all brett blonde, LACBB summit at beachwood

Friday, November 9th, 2012

last weekend I kept rolling with the funk and put together an all-brett blonde split three ways.

  • I based my grain bill on various recipes for brett blondes (which all seemed pretty homogeneous), but kept to a 60 minute boil and mashed at 151F (in hindsight, I could have kicked it up to around 154 or 155F, since all-brett beers tend to finish a little thin).  my starting gravity was 1.055 and I kept the IBUs to around 27.
  • after cooling the wort to the mid-70s, I divided it up into three fermentors (two 5gal and on 2.5gal), aerated, and pitched a different isolated brett strain into each fermentor.  a vial of WLP653 went into five gallons, my ramped-up starter of WLP644 went into another five, and a vial of WLP650 was pitched into the smaller 2.5 gal better bottle.
  • the 644 took off vigorously within hours, while the slightly underpitched WLP650 took a day or so to get going.  I had read that the 653 was a notoriously slow starter, which rang true – it took three days to see visible activity, but by that time the airlock was churning and there was a healthy krausen.

after hosing down my brewstand, ML and I headed for beachwood BBQ long beach to meet up with the LACBB crew for our monthly summit.

  • julian shrago (brewer), gabe gordon (owner), and daniel drennon (writer) all spoke at the event, although I arrived late and was admittedly distracted by a killer brisket sandwich and tasty house IPA.  kip’s article over at bierkast summarizes the event nicely (and includes a pretty unflattering profile shot of me at the bar).  not a bad way to spend a sunday!

               

 

 

banning II, bkyeast

Saturday, November 3rd, 2012

last weekend I put together the second incarnation of banning, my wild blonde that I bottled the week before.

  • the grain bill was the same as last year’s batch, but I switched up the hop additions toremove later hops that I feel would be underrepresented anyway after a year in the fermentor (13 gal batch):
    • 26.00 lb Pilsner (2 Row) Bel (2.0 SRM) Grain 94.55 %
      1.50 lb Wheat Malt, Bel (2.0 SRM) Grain 5.45 %
      3.00 oz Aged Saaz [1.00 %] (60 min) Hops 3.7 IBU
  • I also added a pinch of raw wheat berries, mashed higher (158F), and hit an OG of 1.068 (16.5 brix).  after a few days on just the slurry from the previous batch I pitched a single vial of WLP655, which took off shortly thereafter.

while I was brewing, the mailman delivered a much anticipated package from the east coast.

  • a few days earlier I had come across bkyeast’s blog via a post off embrace the funk’s facebook page.  dmitri, the man behind bkyeast, is a cell bio PhD student who isolates and banks yeast strains in his spare time.  he was generously sending out brettanomyces isolates as a community service, and I managed to score two isloates from cantillon iris dregs and one from WY3191.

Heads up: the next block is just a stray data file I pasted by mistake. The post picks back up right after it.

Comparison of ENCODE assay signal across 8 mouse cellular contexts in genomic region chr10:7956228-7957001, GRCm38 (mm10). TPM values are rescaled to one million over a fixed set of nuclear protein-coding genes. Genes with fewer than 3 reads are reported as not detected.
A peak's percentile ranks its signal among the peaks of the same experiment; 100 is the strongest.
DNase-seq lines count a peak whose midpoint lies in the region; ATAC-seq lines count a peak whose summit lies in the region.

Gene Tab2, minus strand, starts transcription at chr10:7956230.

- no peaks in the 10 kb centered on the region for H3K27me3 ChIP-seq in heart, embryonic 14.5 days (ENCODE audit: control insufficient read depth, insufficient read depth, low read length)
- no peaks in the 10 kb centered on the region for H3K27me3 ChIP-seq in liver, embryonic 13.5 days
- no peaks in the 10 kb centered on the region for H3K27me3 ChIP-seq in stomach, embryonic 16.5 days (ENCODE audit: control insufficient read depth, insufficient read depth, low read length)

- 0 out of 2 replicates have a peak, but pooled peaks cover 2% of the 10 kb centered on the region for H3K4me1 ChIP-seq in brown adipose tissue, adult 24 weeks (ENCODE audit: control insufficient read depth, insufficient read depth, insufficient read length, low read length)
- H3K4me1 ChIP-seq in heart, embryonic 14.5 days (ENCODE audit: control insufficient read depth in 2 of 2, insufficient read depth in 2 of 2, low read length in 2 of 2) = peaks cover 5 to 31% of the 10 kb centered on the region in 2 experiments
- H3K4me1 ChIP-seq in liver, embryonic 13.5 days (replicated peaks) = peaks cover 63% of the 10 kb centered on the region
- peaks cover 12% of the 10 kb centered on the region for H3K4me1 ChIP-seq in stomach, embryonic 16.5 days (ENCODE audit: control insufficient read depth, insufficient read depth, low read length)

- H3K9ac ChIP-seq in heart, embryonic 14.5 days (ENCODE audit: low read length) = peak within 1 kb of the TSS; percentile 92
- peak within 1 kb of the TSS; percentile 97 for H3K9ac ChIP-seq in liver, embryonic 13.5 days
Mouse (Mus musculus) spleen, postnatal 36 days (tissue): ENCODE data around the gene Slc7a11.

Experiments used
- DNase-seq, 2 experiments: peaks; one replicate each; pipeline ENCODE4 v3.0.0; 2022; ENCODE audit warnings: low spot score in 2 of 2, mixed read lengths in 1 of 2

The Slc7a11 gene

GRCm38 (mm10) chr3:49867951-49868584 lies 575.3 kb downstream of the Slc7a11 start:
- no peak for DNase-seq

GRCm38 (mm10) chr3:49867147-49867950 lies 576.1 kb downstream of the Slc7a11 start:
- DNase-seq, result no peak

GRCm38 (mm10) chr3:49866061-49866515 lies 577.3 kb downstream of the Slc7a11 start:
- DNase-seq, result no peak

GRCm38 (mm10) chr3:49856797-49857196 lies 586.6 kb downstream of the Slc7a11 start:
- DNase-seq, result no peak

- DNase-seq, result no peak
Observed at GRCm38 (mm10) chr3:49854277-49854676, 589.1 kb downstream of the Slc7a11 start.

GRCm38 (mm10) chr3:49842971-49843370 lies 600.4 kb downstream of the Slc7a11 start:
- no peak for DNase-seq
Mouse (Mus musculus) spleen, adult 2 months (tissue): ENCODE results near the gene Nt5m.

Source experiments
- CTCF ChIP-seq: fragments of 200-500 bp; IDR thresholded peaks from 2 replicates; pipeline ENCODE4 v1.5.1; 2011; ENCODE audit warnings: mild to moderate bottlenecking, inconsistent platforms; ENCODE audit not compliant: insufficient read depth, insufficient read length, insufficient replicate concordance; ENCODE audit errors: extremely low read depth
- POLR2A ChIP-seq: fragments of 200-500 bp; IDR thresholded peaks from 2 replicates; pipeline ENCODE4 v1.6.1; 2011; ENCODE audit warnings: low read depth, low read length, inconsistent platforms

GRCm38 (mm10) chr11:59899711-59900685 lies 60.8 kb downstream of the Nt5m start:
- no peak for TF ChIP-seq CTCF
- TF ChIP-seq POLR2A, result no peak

• after finishing up banning, I split two gallons of the wort into four sanitized gallon jugs, and each was inoculated with a different bkyeast isolate (I pitched my vial of WLP644 into the fourth jug).  banning’s neutral character, low hopping, and diverse sugar chain makeup should make it ideal for comparing the performance of the four different yeasts.  check in soon for an update!

 

monkish brewing tour, brett amber kegging, white tasting notes

Wednesday, August 29th, 2012

last weekend AP and I headed over to torrance to check out monkish brewing co’s tasting room and facility.

  • after sampling a few beers we toured the facility with none other than henry nguyen, who runs the place with his wife adriana.  henry also sourced and assembled every piece of the fifteen barrel brewery himself, and indulged me with some some details about his regular brewing practices.  the beers were great, the tour was fantastic, and the hospitality was unmatched.  thanks again!

I also finally got around to kegging the secondary-brett and all-brett versions of my amber ale after a couple months of exposure.

  • I dry-hopped each of the 5 gallons of secondary-brett and the 2.5 gallons of all-brett with 1 oz. of fuggles for five days, then racked them into 5 and 2.5 gallon corny kegs, respectively.  both beers finished at 1.009, which was the same FG for the non-brett control beer I kegged a month earlier (which may mean the brett needs more time in secondary, or just that the WLP575 is unusually attenuative, since according to my notes I mashed at 156F!).  the fuggles added a great earthy spiciness to the beer’s aroma, and samples of both were promising.  I’m planning on serving the all-brett version soon and giving the secondary-brett version a little more time to work its magic.

additionally, I cracked a bottle of white (blanc) last night for review (and to test for carbonation):

  • appearance: dark brown with reddish hue when held to light, bubbly white head that quickly fades to lacing, great carbonation
  • aroma: fantastic assertive brett, slight fruit
  • taste: intense but satisfying acidity, light oak and stone fruit elements that increase as beer warms, good body with lingering sourness
  • overall: I’m very satisfied with this beer’s interplay between brett and acidity.  the light oak and fruit from racking onto cabrillo’s dregs and cake could be increased for greater effect, especially the cherries, which could really shine here.  I’m thinking about racking onto a bunch of sour cherries during the next batch or serve this batch through a randall stuffed with cherries…